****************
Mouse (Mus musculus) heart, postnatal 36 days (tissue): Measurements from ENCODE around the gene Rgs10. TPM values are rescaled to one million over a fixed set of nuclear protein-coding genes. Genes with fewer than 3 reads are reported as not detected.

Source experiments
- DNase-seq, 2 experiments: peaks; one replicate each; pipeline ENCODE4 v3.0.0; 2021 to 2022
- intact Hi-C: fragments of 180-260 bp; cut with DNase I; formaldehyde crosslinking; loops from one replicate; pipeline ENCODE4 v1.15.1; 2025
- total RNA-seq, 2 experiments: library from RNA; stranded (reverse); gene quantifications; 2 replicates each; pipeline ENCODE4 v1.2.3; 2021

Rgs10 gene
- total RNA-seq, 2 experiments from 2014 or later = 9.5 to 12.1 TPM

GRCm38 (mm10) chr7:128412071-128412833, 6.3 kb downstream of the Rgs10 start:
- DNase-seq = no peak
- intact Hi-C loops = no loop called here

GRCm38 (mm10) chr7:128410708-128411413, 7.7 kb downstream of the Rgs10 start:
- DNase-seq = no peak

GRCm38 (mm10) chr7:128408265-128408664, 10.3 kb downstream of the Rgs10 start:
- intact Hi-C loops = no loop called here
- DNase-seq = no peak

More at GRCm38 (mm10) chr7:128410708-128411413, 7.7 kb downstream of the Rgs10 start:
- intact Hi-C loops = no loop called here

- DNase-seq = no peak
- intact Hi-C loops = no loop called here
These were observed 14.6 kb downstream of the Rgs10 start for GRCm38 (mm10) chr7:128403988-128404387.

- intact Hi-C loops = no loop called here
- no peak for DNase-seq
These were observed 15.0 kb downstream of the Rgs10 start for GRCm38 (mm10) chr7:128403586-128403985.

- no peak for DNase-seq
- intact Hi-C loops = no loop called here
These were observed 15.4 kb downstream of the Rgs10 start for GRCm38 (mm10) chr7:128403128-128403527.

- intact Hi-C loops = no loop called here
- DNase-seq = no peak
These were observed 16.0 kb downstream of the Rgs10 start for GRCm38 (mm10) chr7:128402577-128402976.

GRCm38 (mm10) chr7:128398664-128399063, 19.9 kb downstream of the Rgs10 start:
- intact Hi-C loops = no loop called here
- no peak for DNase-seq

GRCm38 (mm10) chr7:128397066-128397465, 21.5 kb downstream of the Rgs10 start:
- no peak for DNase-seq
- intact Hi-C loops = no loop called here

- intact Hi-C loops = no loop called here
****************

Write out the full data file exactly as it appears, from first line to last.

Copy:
Mouse (Mus musculus) heart, postnatal 36 days (tissue): Measurements from ENCODE around the gene Rgs10. TPM values are rescaled to one million over a fixed set of nuclear protein-coding genes. Genes with fewer than 3 reads are reported as not detected.

Source experiments
- DNase-seq, 2 experiments: peaks; one replicate each; pipeline ENCODE4 v3.0.0; 2021 to 2022
- intact Hi-C: fragments of 180-260 bp; cut with DNase I; formaldehyde crosslinking; loops from one replicate; pipeline ENCODE4 v1.15.1; 2025
- total RNA-seq, 2 experiments: library from RNA; stranded (reverse); gene quantifications; 2 replicates each; pipeline ENCODE4 v1.2.3; 2021

Rgs10 gene
- total RNA-seq, 2 experiments from 2014 or later = 9.5 to 12.1 TPM

GRCm38 (mm10) chr7:128412071-128412833, 6.3 kb downstream of the Rgs10 start:
- DNase-seq = no peak
- intact Hi-C loops = no loop called here

GRCm38 (mm10) chr7:128410708-128411413, 7.7 kb downstream of the Rgs10 start:
- DNase-seq = no peak

GRCm38 (mm10) chr7:128408265-128408664, 10.3 kb downstream of the Rgs10 start:
- intact Hi-C loops = no loop called here
- DNase-seq = no peak

More at GRCm38 (mm10) chr7:128410708-128411413, 7.7 kb downstream of the Rgs10 start:
- intact Hi-C loops = no loop called here

- DNase-seq = no peak
- intact Hi-C loops = no loop called here
These were observed 14.6 kb downstream of the Rgs10 start for GRCm38 (mm10) chr7:128403988-128404387.

- intact Hi-C loops = no loop called here
- no peak for DNase-seq
These were observed 15.0 kb downstream of the Rgs10 start for GRCm38 (mm10) chr7:128403586-128403985.

- no peak for DNase-seq
- intact Hi-C loops = no loop called here
These were observed 15.4 kb downstream of the Rgs10 start for GRCm38 (mm10) chr7:128403128-128403527.

- intact Hi-C loops = no loop called here
- DNase-seq = no peak
These were observed 16.0 kb downstream of the Rgs10 start for GRCm38 (mm10) chr7:128402577-128402976.

GRCm38 (mm10) chr7:128398664-128399063, 19.9 kb downstream of the Rgs10 start:
- intact Hi-C loops = no loop called here
- no peak for DNase-seq

GRCm38 (mm10) chr7:128397066-128397465, 21.5 kb downstream of the Rgs10 start:
- no peak for DNase-seq
- intact Hi-C loops = no loop called here

- intact Hi-C loops = no loop called here